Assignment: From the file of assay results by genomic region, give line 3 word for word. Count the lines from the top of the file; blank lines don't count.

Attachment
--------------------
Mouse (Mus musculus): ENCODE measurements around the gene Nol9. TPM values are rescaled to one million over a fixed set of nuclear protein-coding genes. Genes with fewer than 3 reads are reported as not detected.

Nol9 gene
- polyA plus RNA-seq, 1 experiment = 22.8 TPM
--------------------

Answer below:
- polyA plus RNA-seq, 1 experiment = 22.8 TPM